The retail segment was arguably one of the worst hit among real estate markets, considering the lockdown during the emergency state, but now consumption is already above pre-crisis highs, though in a different structure.
All retail players that have online sales expect that this channel will generate a higher percentage of turnover in 2020 compared to 2019, a quarter of respondents estimating increases of even over 50%, according to a survey conducted by Colliers International’s Retail Division among more than 40 tenants and landlords from the retail sector in Romania.
For the vast majority of respondents (85%), footfall in stores has been lower in the third quarter than compared to the same period of 2019, with quite a lot reporting even more than 40% lower clients entering shops in recent months.
This looks to be more or less in line with other metrics, like Google’s Community Mobility Indicators, which showed traffic in retail and recreation areas to be, on average, at least 20% below the trend in September.
Nevertheless, 15% of respondents, mainly coming from food, discount or home decoration segments saw footfall increasing a bit or remaining constant year-on-year.
In terms of sales figures, 27% of respondents reported sales increasing or remaining fairly in line with 2019 in the July-September period, which means that while fewer people are entering shopping areas, they are spending more per shopping session than in the past.
Also, retailers with more retail park type locations in their portfolio were less affected, managing to keep traffic in their shops and the level of sales higher.
Due to the lockdown period when stores were closed, 42% of retailers expect the turnover in 2020 to be lower than in 2019 by 30-50%.
However, there are also categories that were less affected and which expect total volume of sales to increase in 2020, such as food (supermarket/hypermarket), DIY, home decorations or sports.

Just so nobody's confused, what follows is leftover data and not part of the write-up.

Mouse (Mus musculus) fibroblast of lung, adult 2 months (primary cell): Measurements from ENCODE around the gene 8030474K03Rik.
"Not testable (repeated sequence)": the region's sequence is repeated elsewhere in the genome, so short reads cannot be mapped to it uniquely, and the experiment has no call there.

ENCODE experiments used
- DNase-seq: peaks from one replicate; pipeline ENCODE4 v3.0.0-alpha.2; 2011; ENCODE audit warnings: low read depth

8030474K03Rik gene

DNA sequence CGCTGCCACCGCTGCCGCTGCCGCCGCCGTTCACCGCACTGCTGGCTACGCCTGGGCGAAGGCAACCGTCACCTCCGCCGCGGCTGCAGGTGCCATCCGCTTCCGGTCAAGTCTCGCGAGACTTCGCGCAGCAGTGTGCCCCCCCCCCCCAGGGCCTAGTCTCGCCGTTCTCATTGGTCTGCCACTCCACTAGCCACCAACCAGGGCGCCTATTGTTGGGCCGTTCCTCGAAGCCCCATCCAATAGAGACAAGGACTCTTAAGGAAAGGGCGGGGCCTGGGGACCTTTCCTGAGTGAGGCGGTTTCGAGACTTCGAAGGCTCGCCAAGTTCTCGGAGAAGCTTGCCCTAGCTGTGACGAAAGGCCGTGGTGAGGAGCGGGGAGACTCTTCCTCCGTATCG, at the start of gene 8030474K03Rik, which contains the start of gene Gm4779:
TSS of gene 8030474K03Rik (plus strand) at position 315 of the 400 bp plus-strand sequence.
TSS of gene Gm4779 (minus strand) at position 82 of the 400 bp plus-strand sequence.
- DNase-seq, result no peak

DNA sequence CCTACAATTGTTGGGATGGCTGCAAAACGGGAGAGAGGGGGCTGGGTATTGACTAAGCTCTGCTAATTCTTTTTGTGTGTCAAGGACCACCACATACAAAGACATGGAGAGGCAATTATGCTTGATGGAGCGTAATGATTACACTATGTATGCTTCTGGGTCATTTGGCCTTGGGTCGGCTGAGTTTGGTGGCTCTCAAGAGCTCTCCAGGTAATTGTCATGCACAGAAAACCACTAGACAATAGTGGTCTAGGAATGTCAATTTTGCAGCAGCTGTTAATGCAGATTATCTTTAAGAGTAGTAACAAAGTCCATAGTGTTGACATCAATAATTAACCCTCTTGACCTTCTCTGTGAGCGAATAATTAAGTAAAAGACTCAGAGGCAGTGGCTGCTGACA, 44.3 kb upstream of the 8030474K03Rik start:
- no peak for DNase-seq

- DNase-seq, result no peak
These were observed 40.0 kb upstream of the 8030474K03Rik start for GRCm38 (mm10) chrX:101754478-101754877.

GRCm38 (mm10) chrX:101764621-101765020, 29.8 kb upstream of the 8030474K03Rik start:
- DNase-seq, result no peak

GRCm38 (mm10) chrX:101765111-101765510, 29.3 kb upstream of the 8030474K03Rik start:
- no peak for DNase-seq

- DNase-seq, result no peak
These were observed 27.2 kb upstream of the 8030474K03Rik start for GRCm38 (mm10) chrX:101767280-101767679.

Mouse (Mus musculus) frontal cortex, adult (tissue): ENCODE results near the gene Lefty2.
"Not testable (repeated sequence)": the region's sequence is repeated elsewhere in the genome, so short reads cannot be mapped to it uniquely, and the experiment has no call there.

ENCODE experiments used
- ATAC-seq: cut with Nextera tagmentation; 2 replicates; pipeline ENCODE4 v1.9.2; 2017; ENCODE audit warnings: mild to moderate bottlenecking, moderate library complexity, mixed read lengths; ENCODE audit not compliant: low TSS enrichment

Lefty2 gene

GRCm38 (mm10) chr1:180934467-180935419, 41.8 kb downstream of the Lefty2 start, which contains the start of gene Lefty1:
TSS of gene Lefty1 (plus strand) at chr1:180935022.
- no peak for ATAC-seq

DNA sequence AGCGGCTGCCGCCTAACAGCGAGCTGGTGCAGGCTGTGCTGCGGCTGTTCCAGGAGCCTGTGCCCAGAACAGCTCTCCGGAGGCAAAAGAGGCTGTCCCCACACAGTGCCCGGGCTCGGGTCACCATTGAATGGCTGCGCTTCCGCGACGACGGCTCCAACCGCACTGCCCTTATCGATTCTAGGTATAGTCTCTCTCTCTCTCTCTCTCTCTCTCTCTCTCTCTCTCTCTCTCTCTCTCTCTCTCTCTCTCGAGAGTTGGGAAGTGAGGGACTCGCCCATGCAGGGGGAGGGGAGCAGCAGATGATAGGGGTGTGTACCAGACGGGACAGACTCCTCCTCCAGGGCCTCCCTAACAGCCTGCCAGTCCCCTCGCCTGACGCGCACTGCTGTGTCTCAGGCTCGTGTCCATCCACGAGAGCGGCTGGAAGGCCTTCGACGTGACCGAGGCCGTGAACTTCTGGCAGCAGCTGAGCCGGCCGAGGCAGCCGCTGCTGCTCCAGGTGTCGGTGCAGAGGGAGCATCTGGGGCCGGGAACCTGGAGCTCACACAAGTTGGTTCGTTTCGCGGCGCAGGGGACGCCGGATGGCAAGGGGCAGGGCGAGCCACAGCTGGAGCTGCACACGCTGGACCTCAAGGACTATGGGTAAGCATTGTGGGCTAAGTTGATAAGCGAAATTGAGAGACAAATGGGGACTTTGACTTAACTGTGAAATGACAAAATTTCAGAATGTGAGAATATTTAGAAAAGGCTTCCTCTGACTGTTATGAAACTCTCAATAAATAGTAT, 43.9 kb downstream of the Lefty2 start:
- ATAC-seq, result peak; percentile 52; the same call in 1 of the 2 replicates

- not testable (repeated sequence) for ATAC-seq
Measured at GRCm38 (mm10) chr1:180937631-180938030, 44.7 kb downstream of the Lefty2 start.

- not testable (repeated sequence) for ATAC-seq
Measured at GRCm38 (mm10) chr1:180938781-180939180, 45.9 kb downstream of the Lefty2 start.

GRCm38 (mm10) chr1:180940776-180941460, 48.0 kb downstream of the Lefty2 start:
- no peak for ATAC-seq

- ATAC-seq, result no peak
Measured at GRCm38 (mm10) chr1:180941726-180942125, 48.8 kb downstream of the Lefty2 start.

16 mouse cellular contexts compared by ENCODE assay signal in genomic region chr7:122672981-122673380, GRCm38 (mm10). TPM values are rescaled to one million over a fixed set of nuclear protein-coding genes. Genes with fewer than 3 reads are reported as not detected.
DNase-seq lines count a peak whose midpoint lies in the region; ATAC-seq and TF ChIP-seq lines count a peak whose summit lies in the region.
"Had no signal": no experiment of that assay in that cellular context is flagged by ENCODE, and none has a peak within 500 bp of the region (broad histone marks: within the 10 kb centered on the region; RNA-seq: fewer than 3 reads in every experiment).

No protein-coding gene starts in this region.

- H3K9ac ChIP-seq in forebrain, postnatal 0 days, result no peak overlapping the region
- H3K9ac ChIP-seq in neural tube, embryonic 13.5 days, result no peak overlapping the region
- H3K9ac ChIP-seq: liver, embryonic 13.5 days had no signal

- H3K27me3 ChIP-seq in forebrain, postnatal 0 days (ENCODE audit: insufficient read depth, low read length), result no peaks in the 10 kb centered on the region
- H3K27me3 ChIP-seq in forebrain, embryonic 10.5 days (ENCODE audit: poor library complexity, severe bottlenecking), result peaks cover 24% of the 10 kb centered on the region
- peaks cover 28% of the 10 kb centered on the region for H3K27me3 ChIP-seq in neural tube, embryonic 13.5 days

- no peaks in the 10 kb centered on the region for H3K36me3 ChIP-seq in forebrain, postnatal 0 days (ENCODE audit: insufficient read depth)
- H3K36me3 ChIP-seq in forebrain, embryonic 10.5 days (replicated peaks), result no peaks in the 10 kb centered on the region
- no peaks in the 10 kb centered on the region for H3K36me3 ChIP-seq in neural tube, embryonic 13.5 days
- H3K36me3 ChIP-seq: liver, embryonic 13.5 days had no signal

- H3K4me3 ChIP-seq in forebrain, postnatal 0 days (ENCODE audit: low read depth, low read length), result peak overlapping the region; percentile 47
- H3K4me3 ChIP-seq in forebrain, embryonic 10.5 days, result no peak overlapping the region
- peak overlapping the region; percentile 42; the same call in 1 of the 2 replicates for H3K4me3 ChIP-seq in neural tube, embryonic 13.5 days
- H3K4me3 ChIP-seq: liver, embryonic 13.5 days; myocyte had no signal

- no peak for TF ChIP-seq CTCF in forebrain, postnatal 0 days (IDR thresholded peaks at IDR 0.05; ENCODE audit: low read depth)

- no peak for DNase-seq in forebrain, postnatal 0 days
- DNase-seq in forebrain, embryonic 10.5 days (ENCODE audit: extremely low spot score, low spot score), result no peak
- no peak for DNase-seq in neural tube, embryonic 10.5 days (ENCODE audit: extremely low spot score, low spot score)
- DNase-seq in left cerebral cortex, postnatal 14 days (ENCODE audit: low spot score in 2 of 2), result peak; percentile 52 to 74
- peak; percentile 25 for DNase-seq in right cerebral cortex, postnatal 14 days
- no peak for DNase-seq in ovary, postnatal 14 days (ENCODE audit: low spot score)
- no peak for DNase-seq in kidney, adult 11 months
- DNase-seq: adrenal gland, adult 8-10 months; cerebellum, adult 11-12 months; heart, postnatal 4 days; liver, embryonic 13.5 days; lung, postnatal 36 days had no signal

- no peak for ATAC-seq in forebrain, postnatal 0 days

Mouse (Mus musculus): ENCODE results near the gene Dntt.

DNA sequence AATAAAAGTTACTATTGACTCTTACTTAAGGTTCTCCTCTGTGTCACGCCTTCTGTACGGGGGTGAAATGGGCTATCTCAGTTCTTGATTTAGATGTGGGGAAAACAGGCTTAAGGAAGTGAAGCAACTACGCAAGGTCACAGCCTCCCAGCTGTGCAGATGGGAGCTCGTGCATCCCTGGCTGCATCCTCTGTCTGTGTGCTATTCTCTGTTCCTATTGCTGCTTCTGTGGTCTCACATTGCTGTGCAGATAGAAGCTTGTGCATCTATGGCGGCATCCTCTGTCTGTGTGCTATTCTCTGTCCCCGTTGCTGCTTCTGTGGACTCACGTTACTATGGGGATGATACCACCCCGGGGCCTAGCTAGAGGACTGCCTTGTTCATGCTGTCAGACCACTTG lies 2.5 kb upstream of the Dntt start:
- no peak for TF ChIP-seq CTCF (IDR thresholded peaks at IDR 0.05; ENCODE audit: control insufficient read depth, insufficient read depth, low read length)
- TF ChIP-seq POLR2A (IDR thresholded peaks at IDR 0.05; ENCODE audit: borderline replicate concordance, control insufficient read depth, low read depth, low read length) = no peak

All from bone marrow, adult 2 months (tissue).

Furthermore, companies are looking for alternative channels to compensate results, thus Colliers survey shows that 1 in 2 want to increase their online presence, only 10% of respondents want to downsize their brick-and-mortar presence while most are focused on omnichannel sales and a mix between in-store and online services.
Also, most retailers with expansion plans intend to expand their presence in retail parks and dominant shopping centers.
In another question, the share of retailers reporting less than 5% total turnover from e-commerce is set to almost halve, based on the companies estimates, with just 36% of respondents expecting a somewhat limited impact on their overall revenues in 2020 from online sales.
On the other end of the spectrum, the number of companies looking to report at least 20% of their revenues from e-commerce has increased to 30% of respondents from 21% as per the similar survey conducted by Colliers at the beginning of this year.
In terms of rents, a clear majority of retail tenants expect rents to decrease next year, which could suggest that tenants are expecting some way to share the difficult year that was 2020 with the landlords and get support for the period until sales and traffic will recover.
On the landlords’ side, almost 90% actually expect income to remain constant or even to increase, according to Colliers’ survey about net operating income estimates in 2021, which should result from a full operational year and much lower number of retailers that need short term rent discounts.
Overall, retail market participants seem to be a bit more pessimistic than those in other segments of the real estate market (like offices or industrial), but that can be explained by the impact that the pandemic has had on this sector. That said, 2 in 3 respondents expect to recover a decent business level for their own company by end-2021.